Buddhist bronze statue.
Tibetan Buddha statue.
Deity Tara in its white form
Tibetan statuette, high quality bronze.
This statue was made by Tibetan bronziers, specialized in the making of statues and ritual objects for Buddhist vajrayana temples.
The base moves from below in order to put offerings in the statuette during the blessing like all true Buddhist statuettes
The bronze used is called purple bronze. It is a high-quality bronze, holding its characteristic color to a high copper content.
30cm high, 22cm wide, 12cm deep
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White Tārā, Tibetan, Dolma Karpo, Sītā Tārā, the White Liberator but also, luminous, clear, is one of the forms of the 21 known Tārā. She is a deity of Tibetan Buddhism. It symbolizes the activity of pacification, and more particularly grants longevity and health. His mantra is often recited with someone in mind. It also expresses compassion, and it is represented with seven eyes to signify the vigilance and omniscience of the spirit inhabited by this compassion (karuna).
The Sanskrit root târ- means "to cross" or "to cross" as by using a bridge to cross a stream. In the Indian Orthodox sacred tradition, Tara refers to the second of the ten means of realization. And as Shri Tara Devi, she is the deification of this Mahavidya, according to Hindu Tantra. As A Târîni, she carries you through. In other words, it serves as a bridge for you to reach immortality. But the tar- root can mean "tree" and "especially," and it's also related to "star" and "pupil of the eye."
In Tibetan, it is called Dolma or Do'ma , although often we see Drolma because it follows the Tibetan spelling (a little more; if we transliterate, it is actually sgrolma.)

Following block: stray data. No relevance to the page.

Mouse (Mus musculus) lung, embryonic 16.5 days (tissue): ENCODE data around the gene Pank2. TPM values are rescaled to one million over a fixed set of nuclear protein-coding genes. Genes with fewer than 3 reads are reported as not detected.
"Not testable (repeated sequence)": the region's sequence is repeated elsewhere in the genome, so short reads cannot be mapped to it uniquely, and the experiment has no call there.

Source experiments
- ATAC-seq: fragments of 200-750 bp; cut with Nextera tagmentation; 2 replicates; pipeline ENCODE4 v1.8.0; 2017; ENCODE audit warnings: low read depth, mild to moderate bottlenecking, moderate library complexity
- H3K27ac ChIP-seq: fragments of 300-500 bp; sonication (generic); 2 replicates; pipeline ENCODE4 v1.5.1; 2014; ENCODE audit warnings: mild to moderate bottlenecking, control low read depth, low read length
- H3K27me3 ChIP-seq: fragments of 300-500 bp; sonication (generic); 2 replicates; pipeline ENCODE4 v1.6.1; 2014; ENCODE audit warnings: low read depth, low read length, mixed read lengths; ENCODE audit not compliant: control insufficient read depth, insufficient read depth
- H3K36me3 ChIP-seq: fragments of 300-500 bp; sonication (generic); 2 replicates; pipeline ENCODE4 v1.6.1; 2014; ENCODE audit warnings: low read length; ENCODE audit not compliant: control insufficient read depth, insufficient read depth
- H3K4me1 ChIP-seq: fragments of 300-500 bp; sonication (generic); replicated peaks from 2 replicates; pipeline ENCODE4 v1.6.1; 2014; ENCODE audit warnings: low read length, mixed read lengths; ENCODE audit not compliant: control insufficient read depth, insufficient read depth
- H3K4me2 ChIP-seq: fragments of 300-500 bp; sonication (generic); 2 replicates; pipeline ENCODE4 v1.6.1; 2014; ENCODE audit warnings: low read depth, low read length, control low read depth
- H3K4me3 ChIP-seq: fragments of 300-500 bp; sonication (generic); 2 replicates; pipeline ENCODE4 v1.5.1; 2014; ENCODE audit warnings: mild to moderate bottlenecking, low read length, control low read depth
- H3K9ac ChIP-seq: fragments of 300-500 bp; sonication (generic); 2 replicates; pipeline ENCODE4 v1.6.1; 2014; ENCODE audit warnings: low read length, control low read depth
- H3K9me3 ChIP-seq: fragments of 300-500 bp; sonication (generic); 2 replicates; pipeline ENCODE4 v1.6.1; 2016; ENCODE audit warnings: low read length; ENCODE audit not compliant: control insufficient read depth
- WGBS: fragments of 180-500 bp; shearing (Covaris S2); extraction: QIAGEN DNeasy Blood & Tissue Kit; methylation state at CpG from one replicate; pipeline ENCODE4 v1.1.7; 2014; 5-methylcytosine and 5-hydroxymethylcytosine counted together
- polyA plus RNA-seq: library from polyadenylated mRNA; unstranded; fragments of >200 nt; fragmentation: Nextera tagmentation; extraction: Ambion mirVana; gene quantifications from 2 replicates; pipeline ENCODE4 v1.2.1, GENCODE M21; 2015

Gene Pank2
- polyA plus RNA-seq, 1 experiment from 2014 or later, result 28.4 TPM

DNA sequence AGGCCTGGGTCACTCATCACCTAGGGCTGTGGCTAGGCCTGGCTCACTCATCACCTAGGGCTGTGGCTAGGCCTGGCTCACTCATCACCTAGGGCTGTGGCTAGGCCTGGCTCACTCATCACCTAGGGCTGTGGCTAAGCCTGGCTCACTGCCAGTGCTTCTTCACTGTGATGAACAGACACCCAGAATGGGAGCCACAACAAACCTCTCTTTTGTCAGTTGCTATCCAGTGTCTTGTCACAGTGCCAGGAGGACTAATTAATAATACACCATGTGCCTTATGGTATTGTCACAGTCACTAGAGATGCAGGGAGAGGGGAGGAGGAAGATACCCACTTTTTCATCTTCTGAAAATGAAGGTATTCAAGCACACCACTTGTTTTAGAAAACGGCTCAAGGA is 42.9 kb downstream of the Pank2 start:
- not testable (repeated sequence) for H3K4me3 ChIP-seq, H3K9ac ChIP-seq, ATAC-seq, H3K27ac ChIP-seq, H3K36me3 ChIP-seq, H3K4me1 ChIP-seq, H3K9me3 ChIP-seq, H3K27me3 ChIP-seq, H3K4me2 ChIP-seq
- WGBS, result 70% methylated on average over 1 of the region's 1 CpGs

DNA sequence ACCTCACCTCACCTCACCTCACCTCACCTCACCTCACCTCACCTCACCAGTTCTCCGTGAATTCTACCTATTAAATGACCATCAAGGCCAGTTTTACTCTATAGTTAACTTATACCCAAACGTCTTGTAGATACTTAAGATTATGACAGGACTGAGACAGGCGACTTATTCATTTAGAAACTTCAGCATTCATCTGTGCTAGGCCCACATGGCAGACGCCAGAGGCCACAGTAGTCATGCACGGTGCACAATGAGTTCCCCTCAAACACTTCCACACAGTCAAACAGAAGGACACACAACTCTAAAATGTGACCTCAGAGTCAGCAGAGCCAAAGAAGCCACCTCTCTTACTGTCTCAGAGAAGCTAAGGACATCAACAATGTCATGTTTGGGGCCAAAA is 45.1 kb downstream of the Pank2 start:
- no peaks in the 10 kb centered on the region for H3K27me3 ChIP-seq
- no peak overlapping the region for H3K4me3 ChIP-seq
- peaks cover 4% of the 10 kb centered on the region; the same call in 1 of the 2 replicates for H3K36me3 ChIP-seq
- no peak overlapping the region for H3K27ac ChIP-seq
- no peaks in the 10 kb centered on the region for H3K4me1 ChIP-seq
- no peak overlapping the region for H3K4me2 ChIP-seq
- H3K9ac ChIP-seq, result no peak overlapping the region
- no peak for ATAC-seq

Tara in its white form is distinguished by its White body, like an autumn moon; clear as a stainless crystal jewel, radiating light. She has one face, two hands, three eyes. She is described in textbooks as having the youth of 16 years. Her right hand makes the gesture of giving gifts, and with the thumb and ring finger of her left hand, she holds a branch of white utpala, her petals at the level of her ear.
There are three flowers at various stages of growth symbolizing the three times (past, present and future). The first flowering that is seeded, usually on the right, represents Buddha Kashyapa who lived in a past eon; the second in first bloom represents the historical Buddha Shakyamuni, whose activity brought you here today, and the bud on the left symbolizes the future Buddhas - the expected one is the Maitreya Buddha.
Her hair is dark blue, bound to the back of her neck in the back with long hanging braids; her breasts are full; she is adorned with various precious ornaments, her blouse is of silk of different colors, and her robes are of red silk, the palms of her hand and the soles of her feet each have an eye, constituting the seven eyes of knowledge; she sits upright and firm on the circle of the moon, legs crossed in the diamond posture.
White Tara is called "Mother of All Buddhas".
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